A Bay Area native, Elmer Bischoff studied at the University of California, Berkeley, under Modernists such as Worth Ryder and Erle Loran. Following World War II, he joined the remarkable assembly of faculty at the California School of Fine Arts (CSFA; now San Francisco Art Institute), which included David Park, Clay Spohn, Hassel Smith, and Clyfford Still. Bischoff played a dynamic role there, actively exhibiting and proving a charismatic figure among San Francisco’s avant-garde.
In 1950, Bischoff, Park, and Richard Diebenkorn, all Abstract Expressionists, began to engage in life-drawing sessions. This traditional practice was considered regressive, but Bischoff enjoyed drawing from the model and did not find doing so a denial of contemporary concerns.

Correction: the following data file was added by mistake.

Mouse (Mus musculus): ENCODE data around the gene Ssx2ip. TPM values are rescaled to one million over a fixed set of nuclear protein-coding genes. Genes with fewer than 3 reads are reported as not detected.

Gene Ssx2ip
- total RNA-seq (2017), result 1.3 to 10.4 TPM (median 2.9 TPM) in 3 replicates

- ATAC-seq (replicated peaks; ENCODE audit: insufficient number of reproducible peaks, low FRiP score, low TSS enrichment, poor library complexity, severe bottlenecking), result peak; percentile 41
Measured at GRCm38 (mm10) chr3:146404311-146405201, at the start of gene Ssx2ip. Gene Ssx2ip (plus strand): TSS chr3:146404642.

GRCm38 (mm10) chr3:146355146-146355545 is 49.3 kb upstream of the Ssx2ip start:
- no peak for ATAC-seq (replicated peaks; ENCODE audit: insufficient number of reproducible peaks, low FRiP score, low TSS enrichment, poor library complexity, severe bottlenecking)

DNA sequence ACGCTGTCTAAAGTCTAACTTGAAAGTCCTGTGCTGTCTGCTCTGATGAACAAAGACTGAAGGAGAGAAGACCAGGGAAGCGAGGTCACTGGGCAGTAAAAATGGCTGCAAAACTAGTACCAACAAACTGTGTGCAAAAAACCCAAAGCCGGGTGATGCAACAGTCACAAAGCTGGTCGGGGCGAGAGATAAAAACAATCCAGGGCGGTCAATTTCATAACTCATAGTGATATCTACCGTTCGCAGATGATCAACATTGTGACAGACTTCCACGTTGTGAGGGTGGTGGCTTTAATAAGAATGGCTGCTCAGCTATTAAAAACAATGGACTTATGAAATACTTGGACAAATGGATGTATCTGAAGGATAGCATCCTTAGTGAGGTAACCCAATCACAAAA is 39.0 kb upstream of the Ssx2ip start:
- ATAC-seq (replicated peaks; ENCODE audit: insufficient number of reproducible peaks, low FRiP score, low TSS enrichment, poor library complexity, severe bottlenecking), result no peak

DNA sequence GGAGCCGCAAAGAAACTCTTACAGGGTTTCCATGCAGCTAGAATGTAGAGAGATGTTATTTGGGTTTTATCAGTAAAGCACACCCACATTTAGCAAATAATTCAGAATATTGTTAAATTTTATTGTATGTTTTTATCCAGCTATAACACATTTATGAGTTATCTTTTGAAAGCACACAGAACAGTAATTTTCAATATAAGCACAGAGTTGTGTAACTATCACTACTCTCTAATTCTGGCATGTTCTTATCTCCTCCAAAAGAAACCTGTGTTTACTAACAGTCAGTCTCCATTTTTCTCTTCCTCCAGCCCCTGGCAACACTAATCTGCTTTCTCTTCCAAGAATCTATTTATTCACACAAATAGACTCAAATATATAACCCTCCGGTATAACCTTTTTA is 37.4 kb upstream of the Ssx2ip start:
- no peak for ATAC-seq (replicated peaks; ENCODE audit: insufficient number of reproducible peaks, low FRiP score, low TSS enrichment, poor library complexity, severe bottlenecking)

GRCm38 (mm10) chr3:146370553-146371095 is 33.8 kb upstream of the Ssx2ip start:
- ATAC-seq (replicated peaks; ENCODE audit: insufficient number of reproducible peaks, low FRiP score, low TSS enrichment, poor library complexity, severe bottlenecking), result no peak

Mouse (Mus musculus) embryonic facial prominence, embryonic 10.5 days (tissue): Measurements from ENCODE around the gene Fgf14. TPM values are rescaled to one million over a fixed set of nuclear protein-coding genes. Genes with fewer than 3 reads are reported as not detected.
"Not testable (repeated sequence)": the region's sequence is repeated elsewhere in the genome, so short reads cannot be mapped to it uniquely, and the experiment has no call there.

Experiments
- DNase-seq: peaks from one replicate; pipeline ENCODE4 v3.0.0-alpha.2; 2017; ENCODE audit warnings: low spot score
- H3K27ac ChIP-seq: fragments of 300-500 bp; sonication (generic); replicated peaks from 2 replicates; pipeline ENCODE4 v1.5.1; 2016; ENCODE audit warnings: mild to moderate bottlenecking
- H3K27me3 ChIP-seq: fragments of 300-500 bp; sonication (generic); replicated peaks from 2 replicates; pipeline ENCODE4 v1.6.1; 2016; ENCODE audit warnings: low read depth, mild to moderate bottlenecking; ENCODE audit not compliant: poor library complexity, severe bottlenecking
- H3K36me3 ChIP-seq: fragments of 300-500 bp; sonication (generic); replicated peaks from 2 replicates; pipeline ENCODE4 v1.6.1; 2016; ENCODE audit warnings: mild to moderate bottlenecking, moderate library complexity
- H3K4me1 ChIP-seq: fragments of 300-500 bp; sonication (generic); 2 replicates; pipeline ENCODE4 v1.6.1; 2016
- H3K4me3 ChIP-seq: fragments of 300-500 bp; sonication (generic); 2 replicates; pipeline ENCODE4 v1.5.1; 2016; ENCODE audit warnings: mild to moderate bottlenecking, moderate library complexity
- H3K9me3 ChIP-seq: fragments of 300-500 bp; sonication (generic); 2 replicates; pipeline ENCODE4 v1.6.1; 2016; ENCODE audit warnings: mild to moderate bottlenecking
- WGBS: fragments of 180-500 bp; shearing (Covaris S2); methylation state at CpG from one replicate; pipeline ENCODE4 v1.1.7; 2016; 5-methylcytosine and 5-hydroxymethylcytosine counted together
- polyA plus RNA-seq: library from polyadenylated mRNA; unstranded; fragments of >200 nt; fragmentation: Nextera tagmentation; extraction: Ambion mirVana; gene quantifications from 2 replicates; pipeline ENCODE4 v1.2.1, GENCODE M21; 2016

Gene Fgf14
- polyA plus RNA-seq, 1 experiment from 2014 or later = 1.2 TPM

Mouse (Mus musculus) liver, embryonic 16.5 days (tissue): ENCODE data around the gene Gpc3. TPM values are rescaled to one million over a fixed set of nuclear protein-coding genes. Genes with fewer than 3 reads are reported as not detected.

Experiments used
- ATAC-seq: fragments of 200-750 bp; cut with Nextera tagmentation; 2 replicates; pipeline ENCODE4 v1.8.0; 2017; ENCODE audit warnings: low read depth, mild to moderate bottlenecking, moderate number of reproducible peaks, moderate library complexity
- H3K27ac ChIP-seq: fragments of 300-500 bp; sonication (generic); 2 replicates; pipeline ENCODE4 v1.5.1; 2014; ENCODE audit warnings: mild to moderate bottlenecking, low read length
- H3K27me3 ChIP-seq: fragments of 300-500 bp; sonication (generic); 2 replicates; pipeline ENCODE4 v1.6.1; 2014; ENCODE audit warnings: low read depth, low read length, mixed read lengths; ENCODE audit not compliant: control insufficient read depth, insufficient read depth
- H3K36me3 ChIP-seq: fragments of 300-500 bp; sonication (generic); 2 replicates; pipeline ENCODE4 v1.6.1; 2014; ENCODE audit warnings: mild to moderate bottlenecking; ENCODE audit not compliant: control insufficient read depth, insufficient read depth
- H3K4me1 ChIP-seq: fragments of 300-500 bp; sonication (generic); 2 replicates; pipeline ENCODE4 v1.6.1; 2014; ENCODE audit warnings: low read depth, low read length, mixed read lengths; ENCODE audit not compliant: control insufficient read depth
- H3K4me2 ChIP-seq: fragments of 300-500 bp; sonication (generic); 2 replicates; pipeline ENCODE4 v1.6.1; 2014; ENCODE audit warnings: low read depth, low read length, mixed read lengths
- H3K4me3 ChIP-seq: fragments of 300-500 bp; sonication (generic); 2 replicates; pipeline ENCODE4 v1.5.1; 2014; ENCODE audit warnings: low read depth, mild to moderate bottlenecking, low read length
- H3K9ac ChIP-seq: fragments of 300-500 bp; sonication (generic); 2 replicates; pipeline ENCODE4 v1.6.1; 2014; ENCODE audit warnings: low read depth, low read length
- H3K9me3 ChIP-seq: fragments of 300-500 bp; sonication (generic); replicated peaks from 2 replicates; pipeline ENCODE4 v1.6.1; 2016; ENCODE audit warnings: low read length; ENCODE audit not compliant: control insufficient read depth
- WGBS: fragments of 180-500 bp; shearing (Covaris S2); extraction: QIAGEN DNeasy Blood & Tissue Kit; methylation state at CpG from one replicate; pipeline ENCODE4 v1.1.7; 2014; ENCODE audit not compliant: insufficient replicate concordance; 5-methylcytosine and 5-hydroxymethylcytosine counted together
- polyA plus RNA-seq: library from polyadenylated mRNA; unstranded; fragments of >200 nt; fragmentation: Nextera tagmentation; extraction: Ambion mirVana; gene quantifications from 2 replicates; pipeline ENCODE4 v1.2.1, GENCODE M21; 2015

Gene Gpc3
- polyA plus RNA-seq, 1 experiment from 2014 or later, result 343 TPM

Bischoff resigned from the CSFA faculty in 1952. At the same time, his work underwent a profound change, a change which gained a name in 1957 when the Oakland Art Museum, which later became the Oakland Museum of California, included Bischoff’s work in the exhibition Contemporary Bay Area Figurative Painting, christening the new figurative subject matter as a movement.
Bischoff went on to teach at the University of California, Berkeley. His most vibrant painting dates to the 1950s and ’60s, when the broad gestures of Abstract Expressionism gave form to Bay Area scenes such as this one of rooftops viewed from Berkeley.